02:45 GMT25 January 2021
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    The UK, which became the first country to formally approve the Pfizer coronavirus vaccine, has already started a mass vaccination programme with the US-German inoculations, with around 800,000 doses of the vaccine expected to be supplied to the country over the next few days.

    Canadian medical watchdog Health Canada has approved the COVID-19 vaccine from Pfizer Inc and BioNTech SE, becoming the second country to do so after the UK.The North American country moved to greenlight the jab under a new interim order system that allows for accelerated approval akin to the US Food and Drug Administration's speedy emergency use authorisations.

    "Health Canada received Pfizer's submission on 9 October 2020 and after a thorough, independent review of the evidence, Health Canada has determined that the Pfizer-BioNTech vaccine meets the Department's stringent safety, efficacy and quality requirements for use in Canada," a statement said.

    Health Canada went on to assure that Canadians "can feel confident" about the "rigorous" nature of the review process based on "strong monitoring systems in place," vowing to closely observe the safety of the inoculation and to take action should any concerns arise.

    Scott Moe, premier of the province of Saskatchewan, likewise hailed the development, suggesting they "now expect to receive those vaccines more quickly than was originally anticipated, and in greater quantities than we originally anticipated."

    Britain kickstarted its mass vaccination programme called “V-Day” across the country on Tuesday, following similar emergency approval issued by the country’s health authorities last week.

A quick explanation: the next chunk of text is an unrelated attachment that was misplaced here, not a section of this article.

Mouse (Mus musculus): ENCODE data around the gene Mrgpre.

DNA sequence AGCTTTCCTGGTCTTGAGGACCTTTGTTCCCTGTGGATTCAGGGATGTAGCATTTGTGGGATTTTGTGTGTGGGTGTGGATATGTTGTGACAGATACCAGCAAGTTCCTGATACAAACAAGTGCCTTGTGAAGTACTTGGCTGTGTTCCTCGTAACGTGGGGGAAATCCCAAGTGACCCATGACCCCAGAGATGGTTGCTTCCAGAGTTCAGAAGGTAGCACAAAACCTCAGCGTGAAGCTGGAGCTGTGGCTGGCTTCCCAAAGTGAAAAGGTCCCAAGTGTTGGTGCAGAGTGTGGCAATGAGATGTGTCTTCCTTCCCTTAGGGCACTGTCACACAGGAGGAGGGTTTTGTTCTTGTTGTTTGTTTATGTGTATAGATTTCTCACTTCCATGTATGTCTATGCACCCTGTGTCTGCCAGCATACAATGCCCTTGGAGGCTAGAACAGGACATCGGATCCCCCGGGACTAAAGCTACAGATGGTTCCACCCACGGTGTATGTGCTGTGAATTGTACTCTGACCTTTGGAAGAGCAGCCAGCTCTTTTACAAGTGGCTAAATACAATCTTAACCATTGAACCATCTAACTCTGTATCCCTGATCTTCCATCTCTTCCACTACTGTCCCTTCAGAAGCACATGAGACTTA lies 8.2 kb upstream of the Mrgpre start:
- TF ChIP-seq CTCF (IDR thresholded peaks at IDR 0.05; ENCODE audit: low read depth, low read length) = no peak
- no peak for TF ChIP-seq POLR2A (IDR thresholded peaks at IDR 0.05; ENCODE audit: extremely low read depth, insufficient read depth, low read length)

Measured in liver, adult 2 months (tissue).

The shots will first be given to high-priority groups, including NHS workers, the elderly over 80 and high-risk categories, with around 800,000 doses of the US-German vaccine expected to be delivered to the UK in the coming days. 

    Margaret Keenan (C), 90, is applauded by staff as she returns to her ward after becoming the first person to receive the Pfizer-BioNtech Covid-19 vaccine at University Hospital in Coventry, central England, on December 8, 2020.
    © AFP 2020 / JACOB KING
    Margaret Keenan (C), 90, is applauded by staff as she returns to her ward after becoming the first person to receive the Pfizer-BioNtech Covid-19 vaccine at University Hospital in Coventry, central England, on December 8, 2020.

    As for its expected approval in the US, the brainchild of the American pharmaceutical company Pfizer and Germany’s BioNTech is expected to get a green light from the US Food and Drug Administration as early as this week.

    According to a spokesperson for Health and Human Services cited by Forbes, apart from the Pfizer-BioNTech vaccine, the US still has “five other vaccine candidates, including 100 million doses on the way from Moderna”, that are set to fulfil Trump’s pledge to vaccinate all Americans who are willing to do so next year.

    The Moderna vaccine is also expected to soon get emergency approval from the FDA, when an expert panel convenes later in December. The developers of both vaccines have announced that the efficiency of their jabs against the virus causing the COVID-19 infection is no less than 95%.

    Tags:
    coronavirus, COVID-19, UK, vaccine
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